March 5, 2018 by libroshombre
If “Language is wine upon the lips,” as Virginia Woolf espoused, English is sometimes the language of winos. Take that pesky letter “Y,”; is it a vowel or not? Y comes from “waw,” a Phoenician character that looked like an enlarged “Y.” The Greeks called it “upsilon,” but when the Romans got ahold of it, Y began to be used as both a consonant and vowel to indicate Greek loan words used by Romans. Consequently, our modern vowels include “a, e, i, o, u, and sometimes y.”
“Y” rears its ambiguous head when considering words containing both all and none of the vowels. Perusing Scrabble.Merriam.com’s Words Without Vowels list reveals they often contain a “y.” For example, there are 5 two-letter words: “hm” (abbreviation of “headmaster,”), “mm” (interjection “used to express assent or satisfaction”), and straightforward “sh,” but there’s also “by” and “my.” Of the three longest “vowelless words,” “glycyls” (the “monovalent acyl radical in glycine”) and “rhythms” are infiltrated by “y’s,” and only “tsktsk” (to tsk”) is purely consonantal. On the other hand, over 150 words contain all the vowels, including “y,” such as “duoliterally” (“having two letters”), and “placentiously” (“pleasing or inclined to please”).
Challenging spellings abounded at the Literacy Council of Alaska’s recent 26th BizBee competition. I was a judge, which is painfully ironic, since I exemplify one of the evening’s spelling words, “cacography” (“bad spelling”). Not to be fustian (“pompous or overblown”) about it, but it was fun and important funding was raised for the Literacy Council, who’ll put it to good use. And a slew of amusing words were encountered along the way, including “Slurvian” (“speech performed hurriedly”), “brachyology” (“conciseness of expression”), and a couple of good Alaska terms: “verglas” (“thin film of ice on rock”) and “pogonip” (“a dense winter fog containing frozen particles” AKA “ice fog”).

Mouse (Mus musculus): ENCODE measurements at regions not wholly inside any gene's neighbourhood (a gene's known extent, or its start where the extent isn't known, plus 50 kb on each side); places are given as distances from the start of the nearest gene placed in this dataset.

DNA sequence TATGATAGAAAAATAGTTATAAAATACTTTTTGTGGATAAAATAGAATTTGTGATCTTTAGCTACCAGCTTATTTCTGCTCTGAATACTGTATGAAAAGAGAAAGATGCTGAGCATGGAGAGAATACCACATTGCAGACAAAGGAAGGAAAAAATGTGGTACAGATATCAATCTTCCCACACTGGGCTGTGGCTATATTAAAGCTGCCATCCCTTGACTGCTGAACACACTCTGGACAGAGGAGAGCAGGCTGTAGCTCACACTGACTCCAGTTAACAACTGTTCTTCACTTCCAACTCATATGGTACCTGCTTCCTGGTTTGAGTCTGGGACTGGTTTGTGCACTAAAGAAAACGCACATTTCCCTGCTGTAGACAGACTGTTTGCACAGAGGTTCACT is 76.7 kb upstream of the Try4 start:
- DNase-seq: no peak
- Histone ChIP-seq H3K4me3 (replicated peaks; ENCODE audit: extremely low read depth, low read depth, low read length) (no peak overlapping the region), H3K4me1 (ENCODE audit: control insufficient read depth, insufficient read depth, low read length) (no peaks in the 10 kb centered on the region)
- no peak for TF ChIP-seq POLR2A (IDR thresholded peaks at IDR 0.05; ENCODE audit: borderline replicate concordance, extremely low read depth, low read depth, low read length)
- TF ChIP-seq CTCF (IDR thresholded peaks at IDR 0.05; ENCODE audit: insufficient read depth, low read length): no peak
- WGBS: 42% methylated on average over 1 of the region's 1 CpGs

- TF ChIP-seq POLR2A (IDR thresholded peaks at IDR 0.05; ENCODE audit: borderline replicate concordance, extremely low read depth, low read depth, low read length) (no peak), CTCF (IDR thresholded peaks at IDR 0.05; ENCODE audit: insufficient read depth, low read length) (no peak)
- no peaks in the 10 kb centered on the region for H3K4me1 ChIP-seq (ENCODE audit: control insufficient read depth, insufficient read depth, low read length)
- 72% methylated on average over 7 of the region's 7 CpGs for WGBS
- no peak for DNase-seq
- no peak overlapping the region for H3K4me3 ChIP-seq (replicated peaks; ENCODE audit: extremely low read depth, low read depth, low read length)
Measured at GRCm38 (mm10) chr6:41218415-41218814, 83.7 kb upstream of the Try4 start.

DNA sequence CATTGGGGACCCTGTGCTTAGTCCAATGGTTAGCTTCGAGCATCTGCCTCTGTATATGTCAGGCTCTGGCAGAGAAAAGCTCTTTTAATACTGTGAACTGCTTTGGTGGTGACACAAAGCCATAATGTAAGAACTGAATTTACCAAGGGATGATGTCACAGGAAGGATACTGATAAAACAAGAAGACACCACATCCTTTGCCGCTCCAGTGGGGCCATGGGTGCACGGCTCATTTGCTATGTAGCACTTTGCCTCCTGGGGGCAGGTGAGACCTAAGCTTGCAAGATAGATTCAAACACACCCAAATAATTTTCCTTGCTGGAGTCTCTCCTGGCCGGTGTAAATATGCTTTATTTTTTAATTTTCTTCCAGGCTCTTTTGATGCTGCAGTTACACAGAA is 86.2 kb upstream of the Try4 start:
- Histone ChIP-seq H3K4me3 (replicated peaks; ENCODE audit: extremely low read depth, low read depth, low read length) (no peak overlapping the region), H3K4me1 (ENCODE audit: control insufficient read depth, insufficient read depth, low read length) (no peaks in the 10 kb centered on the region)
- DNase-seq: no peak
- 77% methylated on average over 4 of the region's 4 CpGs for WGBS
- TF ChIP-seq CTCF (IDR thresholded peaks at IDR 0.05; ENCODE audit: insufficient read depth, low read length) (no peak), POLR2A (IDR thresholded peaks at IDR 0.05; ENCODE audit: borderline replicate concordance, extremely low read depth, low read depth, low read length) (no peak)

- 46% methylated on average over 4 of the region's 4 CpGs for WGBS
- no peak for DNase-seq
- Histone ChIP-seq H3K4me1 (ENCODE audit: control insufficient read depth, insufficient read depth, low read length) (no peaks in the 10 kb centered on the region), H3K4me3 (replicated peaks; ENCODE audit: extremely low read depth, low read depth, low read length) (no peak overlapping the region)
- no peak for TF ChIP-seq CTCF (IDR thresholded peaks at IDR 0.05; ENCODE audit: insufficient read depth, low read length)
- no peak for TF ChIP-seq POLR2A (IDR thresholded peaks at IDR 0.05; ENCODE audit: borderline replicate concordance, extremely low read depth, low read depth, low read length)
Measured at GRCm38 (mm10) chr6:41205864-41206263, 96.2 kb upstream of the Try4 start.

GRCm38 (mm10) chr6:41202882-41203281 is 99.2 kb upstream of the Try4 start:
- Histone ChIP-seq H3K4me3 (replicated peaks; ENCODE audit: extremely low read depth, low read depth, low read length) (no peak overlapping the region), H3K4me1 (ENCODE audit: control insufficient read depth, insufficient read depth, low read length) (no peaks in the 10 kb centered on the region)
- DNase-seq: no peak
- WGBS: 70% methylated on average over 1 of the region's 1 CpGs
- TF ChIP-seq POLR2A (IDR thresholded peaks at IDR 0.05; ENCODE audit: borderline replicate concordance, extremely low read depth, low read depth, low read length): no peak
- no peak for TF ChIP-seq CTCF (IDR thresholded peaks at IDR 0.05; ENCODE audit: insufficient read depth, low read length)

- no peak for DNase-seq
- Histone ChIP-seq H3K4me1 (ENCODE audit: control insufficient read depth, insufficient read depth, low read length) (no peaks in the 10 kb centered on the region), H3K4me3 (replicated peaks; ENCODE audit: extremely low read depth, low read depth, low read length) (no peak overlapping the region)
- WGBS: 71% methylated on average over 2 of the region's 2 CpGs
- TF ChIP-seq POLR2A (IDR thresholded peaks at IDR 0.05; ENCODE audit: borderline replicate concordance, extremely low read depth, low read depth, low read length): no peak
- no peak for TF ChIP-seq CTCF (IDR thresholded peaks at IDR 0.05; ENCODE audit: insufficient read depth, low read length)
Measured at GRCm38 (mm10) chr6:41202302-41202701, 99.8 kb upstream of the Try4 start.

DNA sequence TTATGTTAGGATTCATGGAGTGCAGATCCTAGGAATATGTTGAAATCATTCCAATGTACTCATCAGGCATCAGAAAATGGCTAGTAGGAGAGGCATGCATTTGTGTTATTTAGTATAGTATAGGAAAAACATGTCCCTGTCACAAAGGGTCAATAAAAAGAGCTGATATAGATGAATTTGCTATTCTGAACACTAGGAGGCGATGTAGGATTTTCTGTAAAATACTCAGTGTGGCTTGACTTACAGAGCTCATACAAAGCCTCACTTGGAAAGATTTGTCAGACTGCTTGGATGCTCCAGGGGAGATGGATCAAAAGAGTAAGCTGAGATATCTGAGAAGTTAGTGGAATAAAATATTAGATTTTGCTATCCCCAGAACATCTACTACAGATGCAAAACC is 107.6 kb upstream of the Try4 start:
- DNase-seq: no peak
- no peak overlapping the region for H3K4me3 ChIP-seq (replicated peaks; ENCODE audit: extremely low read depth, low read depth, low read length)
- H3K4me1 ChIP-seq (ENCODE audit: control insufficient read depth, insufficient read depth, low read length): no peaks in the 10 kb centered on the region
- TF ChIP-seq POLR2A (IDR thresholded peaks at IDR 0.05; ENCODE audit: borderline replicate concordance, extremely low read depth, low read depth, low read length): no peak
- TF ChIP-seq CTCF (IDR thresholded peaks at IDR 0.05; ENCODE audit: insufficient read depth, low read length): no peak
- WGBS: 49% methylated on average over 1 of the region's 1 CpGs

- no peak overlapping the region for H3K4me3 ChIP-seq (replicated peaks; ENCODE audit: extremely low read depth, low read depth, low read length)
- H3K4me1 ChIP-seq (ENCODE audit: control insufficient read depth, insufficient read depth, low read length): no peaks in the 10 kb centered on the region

Reading our library’s copy of “Apples Are From Kazakhstan: The Land That Disappeared,” was also a fun somewhat quirky, but highly informative book about that country by Christopher Robbins. I learned that apples and tulips both came from that region, and that it was first deduced in the early 1900s by Nicolai Vavilov, a donkey-riding Russian research scientist whose conclusions have since been proven. Preacher Billy Sunday’s boast, “When the English language gets in my way, I walk over it,“ came to mind after reading the about the recent decision by Kazakhstan’s ruler, President Nursultan Nazarbayev, to switch his country’s alphabet from Cyrillic to Latin. His plan requires using “lots and lots of apostrophes” to replace a bevy of sounds and letters in the spoken Kazak tongue that don’t exist in other Latin alphabet-based languages.
“Kazakhstan has steadily chipped away at the legacy of Moscow’s political and cultural hegemony,” according to “Kazakhstan Cheers New Alphabet, Except forAll Those Apostrophes,” a NYTimes.com article by Andrew Higgins. Under Nazarbayev’s leadership Kazakhstan’s become the most stable country in a highly volatile region, he designated Kazak the main language of the government and schools instead of Russian, and required teaching English to be as emphasized as Russian. He’s produced scads of movies and television shows featuring his country’s traditional culture and history, and his countrymen love recapturing their nomadic identity. But when Nazarbayev overrode the experts who said using a bunch of apostrophes to approximate all the sounds and meanings in Kazak is beyond the ABCs’ capability, the decision’s proving less popular because it will make using Google next to impossible in the Kazak language. And their librarians must be horrified by the conversion labors ahead of them.
Before Kazakhstan’s leaders monkey with alphabets, they should harken to a cautionary tale from the 1800s when it was decided to force English grammar into a Latin mold. As noted wordsmith Bill Bryson relates it, “English grammar is so complex and confusing for the one very simple reason that its rules and terminology are based on Latin, a language with which it has precious little in common … Making English grammar conform to Latin rules is like asking people to play baseball using the rules of football.”
And as Oliver Goldsmith wrote, “Let schoolmasters puzzle their brain, With grammar, and nonsense, and learning, Good liquor, I stoutly maintain, Gives genius a better discerning.”